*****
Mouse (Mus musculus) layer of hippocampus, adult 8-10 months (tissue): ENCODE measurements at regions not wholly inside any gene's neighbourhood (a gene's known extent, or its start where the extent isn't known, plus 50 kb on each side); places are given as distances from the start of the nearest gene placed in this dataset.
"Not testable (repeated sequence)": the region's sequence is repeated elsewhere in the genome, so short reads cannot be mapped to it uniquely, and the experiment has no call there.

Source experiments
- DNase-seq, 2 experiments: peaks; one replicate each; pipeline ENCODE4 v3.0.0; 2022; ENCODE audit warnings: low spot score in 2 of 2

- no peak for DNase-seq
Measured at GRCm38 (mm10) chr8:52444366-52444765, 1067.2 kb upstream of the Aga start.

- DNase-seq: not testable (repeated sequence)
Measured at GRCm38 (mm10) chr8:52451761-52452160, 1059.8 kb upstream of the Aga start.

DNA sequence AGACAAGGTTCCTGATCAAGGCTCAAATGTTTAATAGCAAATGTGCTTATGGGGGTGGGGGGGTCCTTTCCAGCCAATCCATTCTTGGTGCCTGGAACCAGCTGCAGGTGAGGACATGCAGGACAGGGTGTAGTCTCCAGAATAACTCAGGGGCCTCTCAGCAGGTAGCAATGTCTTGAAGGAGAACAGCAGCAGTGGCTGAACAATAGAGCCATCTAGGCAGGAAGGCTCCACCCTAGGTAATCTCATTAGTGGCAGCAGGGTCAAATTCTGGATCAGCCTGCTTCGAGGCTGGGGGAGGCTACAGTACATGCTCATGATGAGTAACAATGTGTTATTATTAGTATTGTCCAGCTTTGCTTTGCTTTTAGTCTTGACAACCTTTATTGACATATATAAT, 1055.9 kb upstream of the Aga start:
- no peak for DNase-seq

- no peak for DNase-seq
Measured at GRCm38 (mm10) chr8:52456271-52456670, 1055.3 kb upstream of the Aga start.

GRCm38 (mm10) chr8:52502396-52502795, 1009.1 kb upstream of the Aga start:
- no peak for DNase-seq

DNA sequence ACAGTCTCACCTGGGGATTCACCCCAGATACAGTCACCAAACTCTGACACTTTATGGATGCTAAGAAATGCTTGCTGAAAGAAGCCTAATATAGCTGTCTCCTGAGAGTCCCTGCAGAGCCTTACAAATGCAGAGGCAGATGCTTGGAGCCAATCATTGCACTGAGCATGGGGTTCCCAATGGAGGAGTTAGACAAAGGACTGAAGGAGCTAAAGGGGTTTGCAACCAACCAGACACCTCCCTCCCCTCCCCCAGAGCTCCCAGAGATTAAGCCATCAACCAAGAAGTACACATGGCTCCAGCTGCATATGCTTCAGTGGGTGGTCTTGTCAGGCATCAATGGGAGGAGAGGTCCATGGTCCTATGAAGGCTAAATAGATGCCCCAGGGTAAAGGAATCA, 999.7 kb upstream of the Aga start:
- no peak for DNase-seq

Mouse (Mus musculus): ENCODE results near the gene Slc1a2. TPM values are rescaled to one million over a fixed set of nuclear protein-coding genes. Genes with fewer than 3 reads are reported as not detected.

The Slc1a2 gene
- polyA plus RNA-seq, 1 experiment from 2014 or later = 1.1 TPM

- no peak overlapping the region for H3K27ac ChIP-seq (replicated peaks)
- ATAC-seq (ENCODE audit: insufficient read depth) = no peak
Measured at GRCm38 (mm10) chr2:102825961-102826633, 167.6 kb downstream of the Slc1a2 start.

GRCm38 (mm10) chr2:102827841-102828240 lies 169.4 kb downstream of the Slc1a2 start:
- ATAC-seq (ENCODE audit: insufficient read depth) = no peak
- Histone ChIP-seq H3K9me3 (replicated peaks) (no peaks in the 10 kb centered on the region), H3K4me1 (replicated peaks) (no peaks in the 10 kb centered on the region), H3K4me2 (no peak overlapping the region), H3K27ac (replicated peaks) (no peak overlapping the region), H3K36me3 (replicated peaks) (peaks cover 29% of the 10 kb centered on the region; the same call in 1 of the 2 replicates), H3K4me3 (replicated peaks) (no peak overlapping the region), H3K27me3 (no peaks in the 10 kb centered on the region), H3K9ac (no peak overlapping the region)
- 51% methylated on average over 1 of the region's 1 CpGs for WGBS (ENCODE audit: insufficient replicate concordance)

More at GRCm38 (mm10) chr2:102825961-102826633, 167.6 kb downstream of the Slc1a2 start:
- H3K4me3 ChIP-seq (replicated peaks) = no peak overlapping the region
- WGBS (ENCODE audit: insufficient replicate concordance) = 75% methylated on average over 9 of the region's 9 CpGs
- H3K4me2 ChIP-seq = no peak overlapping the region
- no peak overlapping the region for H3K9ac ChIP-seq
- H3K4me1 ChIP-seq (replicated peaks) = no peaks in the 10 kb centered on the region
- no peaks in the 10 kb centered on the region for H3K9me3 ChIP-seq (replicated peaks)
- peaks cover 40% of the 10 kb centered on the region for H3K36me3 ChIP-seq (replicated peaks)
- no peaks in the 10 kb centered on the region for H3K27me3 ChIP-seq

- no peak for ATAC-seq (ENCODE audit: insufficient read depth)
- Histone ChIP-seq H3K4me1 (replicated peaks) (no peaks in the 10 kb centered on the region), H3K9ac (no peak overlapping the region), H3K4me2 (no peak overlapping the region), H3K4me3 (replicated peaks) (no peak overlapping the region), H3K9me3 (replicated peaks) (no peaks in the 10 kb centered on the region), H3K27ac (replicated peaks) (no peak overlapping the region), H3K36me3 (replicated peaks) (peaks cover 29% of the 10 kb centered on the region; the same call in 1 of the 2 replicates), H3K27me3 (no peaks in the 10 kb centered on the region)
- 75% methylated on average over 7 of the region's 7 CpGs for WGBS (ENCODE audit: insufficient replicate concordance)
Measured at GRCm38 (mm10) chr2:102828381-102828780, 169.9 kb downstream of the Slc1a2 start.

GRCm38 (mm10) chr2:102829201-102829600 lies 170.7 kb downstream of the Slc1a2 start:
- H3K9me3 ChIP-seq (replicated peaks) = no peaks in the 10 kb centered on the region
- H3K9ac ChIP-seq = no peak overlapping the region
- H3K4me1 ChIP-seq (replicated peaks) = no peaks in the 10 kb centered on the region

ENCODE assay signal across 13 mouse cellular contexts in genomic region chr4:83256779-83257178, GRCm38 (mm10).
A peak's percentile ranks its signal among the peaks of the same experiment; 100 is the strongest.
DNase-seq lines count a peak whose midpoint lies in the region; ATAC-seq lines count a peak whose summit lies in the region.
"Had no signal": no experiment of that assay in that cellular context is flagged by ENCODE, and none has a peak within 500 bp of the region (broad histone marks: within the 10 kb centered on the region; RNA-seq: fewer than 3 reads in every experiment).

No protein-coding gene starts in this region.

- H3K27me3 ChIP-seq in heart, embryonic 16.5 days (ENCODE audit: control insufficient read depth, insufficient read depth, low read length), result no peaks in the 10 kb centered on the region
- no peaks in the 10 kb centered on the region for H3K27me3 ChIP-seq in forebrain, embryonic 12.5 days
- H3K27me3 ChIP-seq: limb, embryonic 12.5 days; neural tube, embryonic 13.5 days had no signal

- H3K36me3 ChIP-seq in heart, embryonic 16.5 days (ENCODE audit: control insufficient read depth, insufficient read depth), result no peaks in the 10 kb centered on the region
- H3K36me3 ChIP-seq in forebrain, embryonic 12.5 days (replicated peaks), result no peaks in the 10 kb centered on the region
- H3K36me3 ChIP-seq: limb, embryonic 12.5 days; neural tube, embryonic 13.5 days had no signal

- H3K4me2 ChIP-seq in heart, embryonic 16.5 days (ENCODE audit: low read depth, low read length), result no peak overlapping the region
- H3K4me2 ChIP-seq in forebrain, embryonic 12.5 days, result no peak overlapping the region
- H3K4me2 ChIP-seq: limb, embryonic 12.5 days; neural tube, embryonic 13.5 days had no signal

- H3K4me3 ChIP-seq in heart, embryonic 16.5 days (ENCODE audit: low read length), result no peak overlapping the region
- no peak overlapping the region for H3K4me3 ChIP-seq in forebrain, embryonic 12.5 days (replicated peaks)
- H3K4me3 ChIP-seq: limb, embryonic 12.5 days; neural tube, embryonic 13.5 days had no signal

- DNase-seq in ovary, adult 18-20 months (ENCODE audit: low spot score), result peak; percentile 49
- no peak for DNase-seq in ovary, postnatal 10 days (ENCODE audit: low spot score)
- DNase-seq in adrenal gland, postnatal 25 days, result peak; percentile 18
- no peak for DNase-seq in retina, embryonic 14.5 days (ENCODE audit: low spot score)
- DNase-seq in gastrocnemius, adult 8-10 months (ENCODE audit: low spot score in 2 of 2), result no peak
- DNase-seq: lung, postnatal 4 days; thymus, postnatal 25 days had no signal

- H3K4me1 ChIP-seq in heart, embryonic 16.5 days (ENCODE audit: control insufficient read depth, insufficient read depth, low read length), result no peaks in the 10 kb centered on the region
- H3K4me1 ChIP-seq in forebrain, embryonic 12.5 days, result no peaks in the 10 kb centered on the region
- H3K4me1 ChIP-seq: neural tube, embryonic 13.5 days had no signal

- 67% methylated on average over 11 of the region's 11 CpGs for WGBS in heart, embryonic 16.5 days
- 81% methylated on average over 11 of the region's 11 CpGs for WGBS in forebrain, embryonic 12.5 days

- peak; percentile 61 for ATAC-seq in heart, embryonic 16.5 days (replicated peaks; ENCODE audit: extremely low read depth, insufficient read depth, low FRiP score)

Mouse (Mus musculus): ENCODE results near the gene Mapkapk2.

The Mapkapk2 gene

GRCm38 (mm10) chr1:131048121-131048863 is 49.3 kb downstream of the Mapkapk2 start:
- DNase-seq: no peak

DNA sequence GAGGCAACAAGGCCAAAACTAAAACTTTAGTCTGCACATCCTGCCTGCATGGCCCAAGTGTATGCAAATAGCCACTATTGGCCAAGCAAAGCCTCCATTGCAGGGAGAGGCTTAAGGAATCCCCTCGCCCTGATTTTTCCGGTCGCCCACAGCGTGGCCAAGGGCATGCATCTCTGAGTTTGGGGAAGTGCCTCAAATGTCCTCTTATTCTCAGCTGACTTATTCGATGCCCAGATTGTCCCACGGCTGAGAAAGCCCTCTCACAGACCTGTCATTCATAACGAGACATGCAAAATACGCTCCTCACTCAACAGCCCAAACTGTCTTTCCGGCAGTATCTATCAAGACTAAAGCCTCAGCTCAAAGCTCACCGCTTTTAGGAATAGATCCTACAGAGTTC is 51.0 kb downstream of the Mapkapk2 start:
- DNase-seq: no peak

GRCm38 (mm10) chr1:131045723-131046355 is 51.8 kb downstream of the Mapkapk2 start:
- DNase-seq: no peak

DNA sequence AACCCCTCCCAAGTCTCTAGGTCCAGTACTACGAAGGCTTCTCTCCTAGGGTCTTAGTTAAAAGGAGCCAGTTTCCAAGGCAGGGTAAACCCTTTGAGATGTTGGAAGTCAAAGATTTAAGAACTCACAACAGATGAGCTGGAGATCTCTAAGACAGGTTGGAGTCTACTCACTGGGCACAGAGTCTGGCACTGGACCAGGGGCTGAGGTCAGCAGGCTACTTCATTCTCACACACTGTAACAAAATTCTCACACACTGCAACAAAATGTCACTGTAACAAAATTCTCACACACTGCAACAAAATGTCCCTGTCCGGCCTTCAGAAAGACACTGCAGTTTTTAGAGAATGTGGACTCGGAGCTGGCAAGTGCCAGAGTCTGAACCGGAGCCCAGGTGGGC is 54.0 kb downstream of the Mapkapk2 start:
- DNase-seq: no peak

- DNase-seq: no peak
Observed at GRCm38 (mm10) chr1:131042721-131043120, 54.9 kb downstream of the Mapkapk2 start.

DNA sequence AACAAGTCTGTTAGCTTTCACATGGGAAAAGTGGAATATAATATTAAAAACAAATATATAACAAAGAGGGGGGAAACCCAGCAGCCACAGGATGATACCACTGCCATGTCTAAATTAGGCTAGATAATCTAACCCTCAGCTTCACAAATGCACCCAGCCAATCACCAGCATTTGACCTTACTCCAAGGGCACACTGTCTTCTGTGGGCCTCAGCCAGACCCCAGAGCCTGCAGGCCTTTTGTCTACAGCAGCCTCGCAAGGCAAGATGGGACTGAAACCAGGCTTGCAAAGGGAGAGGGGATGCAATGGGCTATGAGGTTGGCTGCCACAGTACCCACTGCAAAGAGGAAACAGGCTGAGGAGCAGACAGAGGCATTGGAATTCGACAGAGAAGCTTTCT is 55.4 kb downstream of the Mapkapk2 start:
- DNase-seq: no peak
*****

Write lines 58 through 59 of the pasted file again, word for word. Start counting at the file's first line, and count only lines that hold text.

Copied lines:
- H3K4me3 ChIP-seq in heart, embryonic 16.5 days (ENCODE audit: low read length), result no peak overlapping the region
- no peak overlapping the region for H3K4me3 ChIP-seq in forebrain, embryonic 12.5 days (replicated peaks)